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  1. #1
    Member Macchina's Avatar
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    Insulation sold at Joan's...

    Hello,
    I'm making a trip to Joan tonight with the wife to make my first DIY UQ. Would there be any point to making an UQ with the Insul-Bright Insulation you can buy there? I understand there are brand name insulations all over the internet, but it doesn't take a top secret process to make hollow polyester fiber insulation. Has anyone ever used this stuff? How warm did it keep you and how well does it compress? Any recommendations on what I can use instead if this is no good?

    Anyone ever use Mylar Fleece?
    Last edited by Macchina; 06-22-2011 at 06:30.

  2. #2
    Ramblinrev's Avatar
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    Synth underquilts are fine for the warmer temps. I would think any fiberfill would be usable. The problem is twofold. Bulk and weight. Fiberfill sold for at-home quilts is not designed to be packable. It doesn't really compress well. Hollow fill of one sort or another is easier to compress but even so it will be bulkier if you are talking about a deep winter temperature UQ. Down to the mid 50's you would probably be fine with a thicker regular fiberfill quilt. Anything below that you might find it is worth while to get the outdoor focused synth fiberfills. For really cold temps, if weight and bulk are primary concerns you still can't beat down.
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  3. #3
    Senior Member JerryW's Avatar
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    Insul-Bright does not compress well. It is rather stiff and doesn't conform very well, either. The mylar fleece looks like the store brand of Insul-Bright.

    Jo-Ann's sells quilt batting which works for top or under quilts. It's about 1/2" thick. It usually comes in a pre-cut size for a bed. Get a big one and cut what you need.

    I've made an underquilt using this material and it works fine. It's not as efficient and doesn't compress as well as Climashield, but it works if that's all you have. It's cheap and local and good for a first-time quilt project.

    One layer would make a good summer quilt, two layers for colder weather...depending on temps and how warm you sleep, of course.


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  4. #4
    Member johnfolsomjr's Avatar
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    My current underquilt is made from two layers of quilt batting and works ok as a three season (in South Carolina). It was a great gateway drug into building my own underquilts. I keep it in a Sea to Summit small compression sack and it compresses fairly well. All in all it has worked well for me and was a great learning experience. Also, if I screwed it up I didn't ruin a piece of something expensive, just some quilt batting.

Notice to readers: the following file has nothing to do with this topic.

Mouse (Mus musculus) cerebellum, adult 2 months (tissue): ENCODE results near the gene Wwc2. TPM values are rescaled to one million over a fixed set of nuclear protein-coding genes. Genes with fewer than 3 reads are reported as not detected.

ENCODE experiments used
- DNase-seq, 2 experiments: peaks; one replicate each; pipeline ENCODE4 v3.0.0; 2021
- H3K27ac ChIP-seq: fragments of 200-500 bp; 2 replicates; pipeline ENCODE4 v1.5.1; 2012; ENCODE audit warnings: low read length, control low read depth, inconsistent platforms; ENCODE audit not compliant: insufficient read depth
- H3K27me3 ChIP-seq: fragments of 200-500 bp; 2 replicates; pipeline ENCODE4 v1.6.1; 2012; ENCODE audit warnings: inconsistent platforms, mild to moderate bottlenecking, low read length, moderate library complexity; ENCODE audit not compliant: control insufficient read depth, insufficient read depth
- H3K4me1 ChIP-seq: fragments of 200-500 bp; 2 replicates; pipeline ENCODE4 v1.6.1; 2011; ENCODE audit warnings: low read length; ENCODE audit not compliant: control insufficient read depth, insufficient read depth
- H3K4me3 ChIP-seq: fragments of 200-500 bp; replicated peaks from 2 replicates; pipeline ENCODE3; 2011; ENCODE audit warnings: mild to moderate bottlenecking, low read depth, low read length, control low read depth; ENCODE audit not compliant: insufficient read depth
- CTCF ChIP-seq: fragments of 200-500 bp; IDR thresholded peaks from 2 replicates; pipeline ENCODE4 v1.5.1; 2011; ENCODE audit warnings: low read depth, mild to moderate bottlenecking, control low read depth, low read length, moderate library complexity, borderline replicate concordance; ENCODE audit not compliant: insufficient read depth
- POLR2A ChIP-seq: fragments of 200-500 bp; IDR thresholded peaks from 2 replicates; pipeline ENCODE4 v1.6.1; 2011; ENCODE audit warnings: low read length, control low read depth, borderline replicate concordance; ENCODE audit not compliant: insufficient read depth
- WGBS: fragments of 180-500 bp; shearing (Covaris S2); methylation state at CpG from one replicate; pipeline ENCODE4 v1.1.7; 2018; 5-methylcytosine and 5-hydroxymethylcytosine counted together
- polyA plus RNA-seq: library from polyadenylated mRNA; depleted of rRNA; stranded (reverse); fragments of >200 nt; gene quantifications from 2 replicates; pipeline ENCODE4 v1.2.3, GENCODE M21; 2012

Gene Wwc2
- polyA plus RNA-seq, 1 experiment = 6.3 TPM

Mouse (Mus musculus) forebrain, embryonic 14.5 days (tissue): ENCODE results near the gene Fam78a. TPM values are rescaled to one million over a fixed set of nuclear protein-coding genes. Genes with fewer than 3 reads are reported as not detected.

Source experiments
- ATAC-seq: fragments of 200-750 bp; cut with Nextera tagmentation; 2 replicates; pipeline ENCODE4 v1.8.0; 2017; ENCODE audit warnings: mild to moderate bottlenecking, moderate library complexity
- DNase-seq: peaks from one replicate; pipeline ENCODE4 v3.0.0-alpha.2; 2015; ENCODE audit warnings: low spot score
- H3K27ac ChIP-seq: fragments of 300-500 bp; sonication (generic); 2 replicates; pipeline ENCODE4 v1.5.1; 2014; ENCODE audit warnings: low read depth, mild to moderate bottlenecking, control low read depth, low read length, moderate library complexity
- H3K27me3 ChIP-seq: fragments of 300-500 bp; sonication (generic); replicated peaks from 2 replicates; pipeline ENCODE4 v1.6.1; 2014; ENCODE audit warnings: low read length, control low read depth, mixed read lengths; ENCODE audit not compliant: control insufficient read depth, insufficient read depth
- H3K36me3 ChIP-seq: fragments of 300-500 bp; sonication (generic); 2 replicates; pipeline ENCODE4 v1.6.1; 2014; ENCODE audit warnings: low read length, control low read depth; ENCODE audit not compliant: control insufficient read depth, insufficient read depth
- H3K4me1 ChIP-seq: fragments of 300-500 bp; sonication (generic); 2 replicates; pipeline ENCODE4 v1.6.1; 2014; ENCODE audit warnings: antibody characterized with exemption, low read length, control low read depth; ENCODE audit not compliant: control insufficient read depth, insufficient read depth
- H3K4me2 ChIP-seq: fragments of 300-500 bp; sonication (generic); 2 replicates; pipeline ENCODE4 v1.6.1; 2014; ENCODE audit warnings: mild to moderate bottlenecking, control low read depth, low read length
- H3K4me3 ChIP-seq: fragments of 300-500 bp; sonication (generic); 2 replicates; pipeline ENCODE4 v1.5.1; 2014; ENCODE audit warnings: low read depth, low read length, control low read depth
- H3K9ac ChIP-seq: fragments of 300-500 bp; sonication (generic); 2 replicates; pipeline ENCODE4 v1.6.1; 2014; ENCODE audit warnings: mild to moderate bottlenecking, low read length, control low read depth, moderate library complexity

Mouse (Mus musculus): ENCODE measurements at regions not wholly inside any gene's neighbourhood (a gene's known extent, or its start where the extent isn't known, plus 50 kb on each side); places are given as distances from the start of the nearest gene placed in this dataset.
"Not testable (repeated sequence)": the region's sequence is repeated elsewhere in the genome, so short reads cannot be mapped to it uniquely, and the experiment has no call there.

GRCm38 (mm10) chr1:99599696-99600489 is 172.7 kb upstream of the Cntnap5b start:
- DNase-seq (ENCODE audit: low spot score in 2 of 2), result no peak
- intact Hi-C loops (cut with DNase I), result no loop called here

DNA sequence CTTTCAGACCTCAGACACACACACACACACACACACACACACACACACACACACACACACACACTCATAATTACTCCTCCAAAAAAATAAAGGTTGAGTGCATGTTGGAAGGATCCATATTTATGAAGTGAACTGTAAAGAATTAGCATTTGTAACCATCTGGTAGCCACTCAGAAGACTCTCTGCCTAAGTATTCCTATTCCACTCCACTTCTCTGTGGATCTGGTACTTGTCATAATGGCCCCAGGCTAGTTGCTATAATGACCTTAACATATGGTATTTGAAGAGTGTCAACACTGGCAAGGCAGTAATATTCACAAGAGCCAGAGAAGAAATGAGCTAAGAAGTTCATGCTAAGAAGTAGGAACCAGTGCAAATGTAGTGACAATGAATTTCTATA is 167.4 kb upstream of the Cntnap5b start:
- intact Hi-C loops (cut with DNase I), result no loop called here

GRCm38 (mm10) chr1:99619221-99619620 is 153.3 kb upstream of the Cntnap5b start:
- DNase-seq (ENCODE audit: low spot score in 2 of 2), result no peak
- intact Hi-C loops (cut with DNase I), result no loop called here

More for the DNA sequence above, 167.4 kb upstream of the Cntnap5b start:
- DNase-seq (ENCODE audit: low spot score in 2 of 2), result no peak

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  5. #5
    Senior Member Terry_Dodson's Avatar
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    I saw some "Down Alternative" fluff stuff at either Jo Annes or Hobby Lobby. Do you think that would make a better Under Quilt that the foam?

  6. #6
    psyculman's Avatar
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    Quote Originally Posted by Terry_Dodson View Post
    I saw some "Down Alternative" fluff stuff at either Jo Annes or Hobby Lobby. Do you think that would make a better Under Quilt that the foam?
    Is there a specific name for this "down alternative" material at JoAnnes? I'd like to see it. Sounds like it might be useful. Will probably have to get it on-line from JoAnnes, as I have never seen it in the local store. Thanks
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  7. #7
    olddog's Avatar
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    I found a product at Hancocks called insul-fleece which I used between the layers of a sewn poncho liner under quilt. Didn't have the chance to really do much testing last winter but did get down to 32F comfortably. I don't believe it is structurally strong enough to be used alone as an under quilt.
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  8. #8
    Senior Member Terry_Dodson's Avatar
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    Quote Originally Posted by psyculman View Post
    Is there a specific name for this "down alternative" material at JoAnnes? I'd like to see it. Sounds like it might be useful. Will probably have to get it on-line from JoAnnes, as I have never seen it in the local store. Thanks
    I don't remember the specific name. I just remember it said down alternative on the label. It was near the make your own pillow materials in a clear plastic bag. Looked like a lot of really light fuzz almost like milkweed fluff. the bag was pillow size, i poked a small hole in the top of the bag and squeezed it into about a softball size in my hands. Let go of it and it slowly (naybe a minute) grew back to its original size. I did not look at it anymore cause i purchased some IX to make my quilt.

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